Another motivation to go for a walk outside is this: It is beneficial to your mental health.
This study - Spend Time Outdoors for Your Brain - an in-Depth Longitudinal MRI Study - might provide proof for the saying, "go for a stroll to clear your thoughts."
'Brain Structure and Mood Improve,' Says Lead Author
Over six to eight months, researchers at the Max Planck Institute for Human Development tracked six persons' daily habits while taking 40 to 50 MRI scans of each of their brains.
The researchers discovered that spending time outside is linked to greater gray matter in the prefrontal cortex areas that affect cognitive control, regulation, and planning.
"Our results show that our brain structure and mood improve when we spend time outdoors. This most likely also affects concentration, working memory, and the psyche as a whole," lead author Simone Kühn, a psychologist and neuroscientist at the institute, said per Eurekalert.
Even when variables like sunshine, exercise, and fluid consumption are controlled for, the benefit remains.
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Scientists Saw Changes in Cerebral Cortex Gray Matter
According to Open Access Government, the researchers discovered a distinct differential in gray matter between the superior (dorsal) and lateral parts of the frontal lobe in the cerebral cortex for the right dorsolateral-prefrontal cortex.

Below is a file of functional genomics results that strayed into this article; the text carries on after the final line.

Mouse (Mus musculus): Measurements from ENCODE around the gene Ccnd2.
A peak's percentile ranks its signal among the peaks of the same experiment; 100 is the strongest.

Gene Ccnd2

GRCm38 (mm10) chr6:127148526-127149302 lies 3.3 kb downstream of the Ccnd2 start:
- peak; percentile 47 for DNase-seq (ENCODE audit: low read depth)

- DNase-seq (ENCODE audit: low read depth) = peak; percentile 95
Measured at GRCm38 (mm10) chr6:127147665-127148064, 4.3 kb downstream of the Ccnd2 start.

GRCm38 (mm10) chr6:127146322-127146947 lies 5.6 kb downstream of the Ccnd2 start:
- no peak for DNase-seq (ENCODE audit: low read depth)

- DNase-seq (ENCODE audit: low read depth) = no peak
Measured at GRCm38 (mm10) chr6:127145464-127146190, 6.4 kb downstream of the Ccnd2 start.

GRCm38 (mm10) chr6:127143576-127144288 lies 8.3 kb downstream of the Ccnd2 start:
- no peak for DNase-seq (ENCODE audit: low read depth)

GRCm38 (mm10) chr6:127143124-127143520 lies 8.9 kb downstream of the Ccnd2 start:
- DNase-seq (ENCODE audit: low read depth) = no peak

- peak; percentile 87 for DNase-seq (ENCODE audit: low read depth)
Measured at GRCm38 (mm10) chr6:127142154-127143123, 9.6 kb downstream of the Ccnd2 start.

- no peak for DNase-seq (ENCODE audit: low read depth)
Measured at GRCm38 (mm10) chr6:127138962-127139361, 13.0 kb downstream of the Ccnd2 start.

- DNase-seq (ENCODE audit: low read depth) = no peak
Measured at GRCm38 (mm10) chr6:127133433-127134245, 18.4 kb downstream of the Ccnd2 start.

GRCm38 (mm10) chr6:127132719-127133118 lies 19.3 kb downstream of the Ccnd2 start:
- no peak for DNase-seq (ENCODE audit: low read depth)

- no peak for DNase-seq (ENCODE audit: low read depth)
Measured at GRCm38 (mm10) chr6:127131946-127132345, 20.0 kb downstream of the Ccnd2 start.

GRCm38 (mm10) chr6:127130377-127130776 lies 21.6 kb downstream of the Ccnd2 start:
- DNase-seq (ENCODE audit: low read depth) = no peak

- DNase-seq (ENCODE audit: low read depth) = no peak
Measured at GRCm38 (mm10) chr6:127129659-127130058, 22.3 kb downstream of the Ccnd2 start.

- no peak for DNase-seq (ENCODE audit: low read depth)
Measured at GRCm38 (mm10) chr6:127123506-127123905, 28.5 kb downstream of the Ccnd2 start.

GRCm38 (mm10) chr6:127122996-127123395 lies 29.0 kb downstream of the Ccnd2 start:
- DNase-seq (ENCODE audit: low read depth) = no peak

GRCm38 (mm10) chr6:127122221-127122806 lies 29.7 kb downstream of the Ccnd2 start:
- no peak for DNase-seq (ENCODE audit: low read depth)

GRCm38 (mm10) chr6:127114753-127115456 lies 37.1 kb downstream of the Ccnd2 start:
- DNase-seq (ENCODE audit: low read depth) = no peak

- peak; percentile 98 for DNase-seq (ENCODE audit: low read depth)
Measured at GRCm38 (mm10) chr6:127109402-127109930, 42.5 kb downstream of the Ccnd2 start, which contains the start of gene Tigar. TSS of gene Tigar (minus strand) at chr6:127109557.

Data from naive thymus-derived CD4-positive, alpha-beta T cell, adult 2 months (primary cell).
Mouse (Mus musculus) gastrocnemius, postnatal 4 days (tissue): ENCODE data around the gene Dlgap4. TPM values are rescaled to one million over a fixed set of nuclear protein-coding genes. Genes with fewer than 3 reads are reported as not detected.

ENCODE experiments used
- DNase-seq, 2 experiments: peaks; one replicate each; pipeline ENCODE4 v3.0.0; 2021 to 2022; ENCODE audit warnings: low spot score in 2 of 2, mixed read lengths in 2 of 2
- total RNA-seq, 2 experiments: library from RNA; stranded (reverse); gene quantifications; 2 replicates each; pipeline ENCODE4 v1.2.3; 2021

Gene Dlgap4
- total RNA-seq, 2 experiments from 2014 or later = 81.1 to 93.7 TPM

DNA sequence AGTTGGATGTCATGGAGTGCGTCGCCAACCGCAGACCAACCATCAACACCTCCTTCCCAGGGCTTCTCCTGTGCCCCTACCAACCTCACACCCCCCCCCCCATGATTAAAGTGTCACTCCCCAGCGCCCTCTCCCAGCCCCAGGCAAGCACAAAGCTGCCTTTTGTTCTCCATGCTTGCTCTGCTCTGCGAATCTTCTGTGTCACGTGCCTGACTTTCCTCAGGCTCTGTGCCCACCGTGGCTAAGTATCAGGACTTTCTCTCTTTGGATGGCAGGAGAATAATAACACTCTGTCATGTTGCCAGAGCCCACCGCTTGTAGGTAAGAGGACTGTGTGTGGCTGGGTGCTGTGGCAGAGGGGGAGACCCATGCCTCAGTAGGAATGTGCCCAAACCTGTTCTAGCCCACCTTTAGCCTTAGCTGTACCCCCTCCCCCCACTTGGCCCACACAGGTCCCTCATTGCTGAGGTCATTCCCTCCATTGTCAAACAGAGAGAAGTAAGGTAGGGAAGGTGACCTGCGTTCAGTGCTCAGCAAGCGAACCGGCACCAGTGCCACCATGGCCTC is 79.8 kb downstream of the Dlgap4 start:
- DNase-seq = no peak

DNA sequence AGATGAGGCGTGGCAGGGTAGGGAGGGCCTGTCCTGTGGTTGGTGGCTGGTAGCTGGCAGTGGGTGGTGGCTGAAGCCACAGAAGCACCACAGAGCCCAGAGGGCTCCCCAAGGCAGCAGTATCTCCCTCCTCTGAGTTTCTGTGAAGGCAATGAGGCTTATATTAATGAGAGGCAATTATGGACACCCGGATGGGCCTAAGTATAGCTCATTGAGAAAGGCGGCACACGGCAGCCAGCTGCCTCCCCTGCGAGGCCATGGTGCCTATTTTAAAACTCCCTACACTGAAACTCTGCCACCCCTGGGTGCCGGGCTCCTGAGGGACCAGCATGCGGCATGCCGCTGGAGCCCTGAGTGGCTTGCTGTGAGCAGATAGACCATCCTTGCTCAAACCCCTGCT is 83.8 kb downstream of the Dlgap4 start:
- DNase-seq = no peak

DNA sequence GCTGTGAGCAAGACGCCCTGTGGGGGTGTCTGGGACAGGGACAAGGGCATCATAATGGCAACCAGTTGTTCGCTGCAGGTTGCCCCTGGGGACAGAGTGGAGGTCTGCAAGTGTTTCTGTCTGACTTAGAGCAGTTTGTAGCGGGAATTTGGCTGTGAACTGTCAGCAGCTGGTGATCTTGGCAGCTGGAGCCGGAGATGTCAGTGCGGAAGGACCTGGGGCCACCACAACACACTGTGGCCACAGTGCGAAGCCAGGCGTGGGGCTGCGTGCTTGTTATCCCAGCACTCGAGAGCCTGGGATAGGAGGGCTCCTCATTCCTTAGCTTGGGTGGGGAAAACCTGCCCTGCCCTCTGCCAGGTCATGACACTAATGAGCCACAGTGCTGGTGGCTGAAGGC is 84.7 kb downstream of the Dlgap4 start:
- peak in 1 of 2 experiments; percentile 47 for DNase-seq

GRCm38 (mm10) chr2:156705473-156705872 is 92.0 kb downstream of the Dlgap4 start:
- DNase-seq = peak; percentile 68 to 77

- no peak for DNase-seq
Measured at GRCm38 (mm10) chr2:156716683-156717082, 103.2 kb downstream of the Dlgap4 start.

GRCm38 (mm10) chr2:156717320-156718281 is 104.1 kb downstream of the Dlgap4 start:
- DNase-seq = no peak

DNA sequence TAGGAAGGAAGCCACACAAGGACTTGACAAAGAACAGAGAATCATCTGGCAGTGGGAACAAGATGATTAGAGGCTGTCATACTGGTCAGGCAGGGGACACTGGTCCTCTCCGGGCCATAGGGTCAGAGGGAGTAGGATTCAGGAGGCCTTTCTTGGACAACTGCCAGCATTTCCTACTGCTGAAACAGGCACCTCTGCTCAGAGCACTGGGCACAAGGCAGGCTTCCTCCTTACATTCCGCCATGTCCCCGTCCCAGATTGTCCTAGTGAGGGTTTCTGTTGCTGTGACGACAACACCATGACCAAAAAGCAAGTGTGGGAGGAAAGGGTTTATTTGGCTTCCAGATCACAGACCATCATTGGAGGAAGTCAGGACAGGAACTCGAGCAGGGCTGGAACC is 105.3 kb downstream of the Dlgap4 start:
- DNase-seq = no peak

This area of the brain is responsible for action planning and regulation, as well as cognitive control. The mechanism by which objectives or plans impact behavior is known as cognitive control, sometimes known as executive control. Participants who walked more were more likely to be able to plan and regulate their own behavior.
Researchers said many psychiatric diseases are linked to a loss of gray matter in these locations, suggesting that walking outside could be recommended as part of mental health treatment in the future.
Brain Structure Between City-Dwellers in an Urban Space vs. Individuals Who Live in Much Greener Spaces
Six middle-aged city dwellers were observed for six months and submitted 280 MRI scans of their brains, resulting in these neuroscience findings. The six were also asked about their hydration intake, caffeine usage, time spent outside, and physical exercise to investigate if these factors influenced the relationship between time spent outside and brain function.
The amount of sunshine during the study period was also measured in order to separate seasonal changes.
The researchers will now investigate the differences in brain anatomy between city dwellers and those who live in more rural areas. The changes in brain structure both open up new mental health therapies and expand on existing theories about how the environment might influence a person's life.
"These findings provide neuroscientific support for the treatment of mental disorders. Doctors could prescribe a walk in the fresh air as part of the therapy - similar to what is customary for health cures," Anna Mascherek, a post-doctoral fellow in the Department of Psychiatry and Psychotherapy of the Medical Center Hamburg-Eppendorf (UKE) and co-author of the study, said in a statement released by Max Planck Institute for Human Development.
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